Green ... Green with envy

I want to praise Scotland for the decision they took in Holyrood today over reducing greenhouse gas emissions. They have introduced new tougher targets which are reported here:

     MSPs get power to fine over climate change, The Scotsman


     MSPs pass 'landmark' climate laws, BBC website

There are some very interesting new ideas, because as well as doing the things that we might expect only government can do, the new laws will eventually be able to compel companies and even individuals to improve their energy use by, ultimately, imposing fines for failure to do so.

Not just energy use will be dealt with. The measures could also force reductions in the overuse of packaging, and better recycling targets.

The intermediate target is for a 42% reduction by 2020, and for an 80% reduction by 2050. It is also pleasing to see that the bulk of the reductions must be made in Scotland, with no more than 20% of the target met by offsetting and trading outside the country.

But there will be carrots before sticks, such as £50 reductions in Council Tax.


In the article in the Scotsman one sceptic is reported as saying:

"As far as reducing emissions by 80 per cent, banning the internal combustion engine, and coal-fired power stations from Scotland would not get close to doing it. This is clearly unobtainable."

Well, let's think about it. Our use of energy splits into three chunks: power generation, transport and heating.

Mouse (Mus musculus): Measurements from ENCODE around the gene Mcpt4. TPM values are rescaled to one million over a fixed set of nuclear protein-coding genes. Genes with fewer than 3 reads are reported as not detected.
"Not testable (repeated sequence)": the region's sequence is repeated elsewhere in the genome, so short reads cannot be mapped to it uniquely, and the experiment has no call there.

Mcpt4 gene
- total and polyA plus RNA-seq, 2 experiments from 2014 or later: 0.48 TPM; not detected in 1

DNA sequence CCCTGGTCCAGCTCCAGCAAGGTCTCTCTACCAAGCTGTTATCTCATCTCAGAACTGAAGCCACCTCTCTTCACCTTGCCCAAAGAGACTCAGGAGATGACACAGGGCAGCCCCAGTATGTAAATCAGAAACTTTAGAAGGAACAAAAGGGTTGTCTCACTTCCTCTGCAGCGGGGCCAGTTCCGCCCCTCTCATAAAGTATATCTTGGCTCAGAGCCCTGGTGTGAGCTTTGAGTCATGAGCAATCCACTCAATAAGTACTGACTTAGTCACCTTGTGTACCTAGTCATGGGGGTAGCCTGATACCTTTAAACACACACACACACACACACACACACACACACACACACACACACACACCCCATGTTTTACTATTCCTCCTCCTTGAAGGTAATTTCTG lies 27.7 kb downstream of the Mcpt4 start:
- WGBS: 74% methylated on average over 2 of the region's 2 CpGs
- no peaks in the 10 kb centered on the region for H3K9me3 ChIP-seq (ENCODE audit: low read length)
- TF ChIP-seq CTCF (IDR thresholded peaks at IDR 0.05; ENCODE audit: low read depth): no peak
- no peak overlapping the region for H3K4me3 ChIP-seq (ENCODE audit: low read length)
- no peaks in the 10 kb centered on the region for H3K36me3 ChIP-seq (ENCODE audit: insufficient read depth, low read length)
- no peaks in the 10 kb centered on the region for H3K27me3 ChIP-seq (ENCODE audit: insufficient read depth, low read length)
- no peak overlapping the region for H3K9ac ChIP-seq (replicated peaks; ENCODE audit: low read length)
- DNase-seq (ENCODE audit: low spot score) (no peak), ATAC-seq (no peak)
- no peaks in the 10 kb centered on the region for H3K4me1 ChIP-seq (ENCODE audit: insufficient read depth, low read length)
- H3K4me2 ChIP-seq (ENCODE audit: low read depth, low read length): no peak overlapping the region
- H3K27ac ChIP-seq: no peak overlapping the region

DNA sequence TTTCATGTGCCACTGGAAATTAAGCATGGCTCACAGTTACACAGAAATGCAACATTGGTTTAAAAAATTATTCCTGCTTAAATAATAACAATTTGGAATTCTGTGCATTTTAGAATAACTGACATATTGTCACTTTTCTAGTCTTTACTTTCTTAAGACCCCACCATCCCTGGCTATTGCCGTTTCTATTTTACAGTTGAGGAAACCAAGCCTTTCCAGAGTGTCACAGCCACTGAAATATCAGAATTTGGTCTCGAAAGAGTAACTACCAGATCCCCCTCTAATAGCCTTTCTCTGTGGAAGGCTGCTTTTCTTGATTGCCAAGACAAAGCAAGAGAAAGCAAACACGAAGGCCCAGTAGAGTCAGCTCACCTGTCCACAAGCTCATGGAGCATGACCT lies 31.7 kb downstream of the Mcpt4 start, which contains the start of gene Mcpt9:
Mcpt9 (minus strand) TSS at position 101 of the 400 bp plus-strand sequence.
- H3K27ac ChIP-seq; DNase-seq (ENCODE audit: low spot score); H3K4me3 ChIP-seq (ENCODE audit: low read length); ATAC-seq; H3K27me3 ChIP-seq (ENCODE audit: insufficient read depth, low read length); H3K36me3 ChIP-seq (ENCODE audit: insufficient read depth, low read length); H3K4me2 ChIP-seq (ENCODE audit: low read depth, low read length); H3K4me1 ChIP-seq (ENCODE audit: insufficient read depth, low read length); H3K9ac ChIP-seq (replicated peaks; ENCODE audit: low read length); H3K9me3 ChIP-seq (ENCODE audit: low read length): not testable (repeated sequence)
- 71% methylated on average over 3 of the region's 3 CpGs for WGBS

• Scotland can easily generate all its electricity and more from renewables. I can virtually guarantee they won't have any-coal fired power stations in 2050.

• I am also sure that the only petrol or diesel internal combustion engines will be found in museums or at vintage car rallies. I'm sure we will still have cars, buses and trucks, but they will be either electric or hydrogen (fuel cell or internal combustion) and that the hydrogen will have been produced using "surplus" power from intermittent renewable sources such as wind.

Those two will achieve a reduction of say 65%. Most of the rest will depend on how we deal with buildings. It's relatively easy to deal with new buildings either through tougher building regulations or through the planning process. The more intractable problem is how to deal with the large stock of existing buildings, many of which have very little insulation. That's where the Scottish model is strong.


I'm envious because we in Wales should be doing the same things. To our credit we have done some clever lateral thinking, but we simply don't have any powers to legislate in this way. We can't even put a 5p tax on plastic bags ... let alone deal with large scale power generation!

The final irony is that what Scotland has done is entirely uncontentious. It had all party support and was passed unanimously ... the only voices of disquiet were from those who would have preferred the targets to be even tougher.

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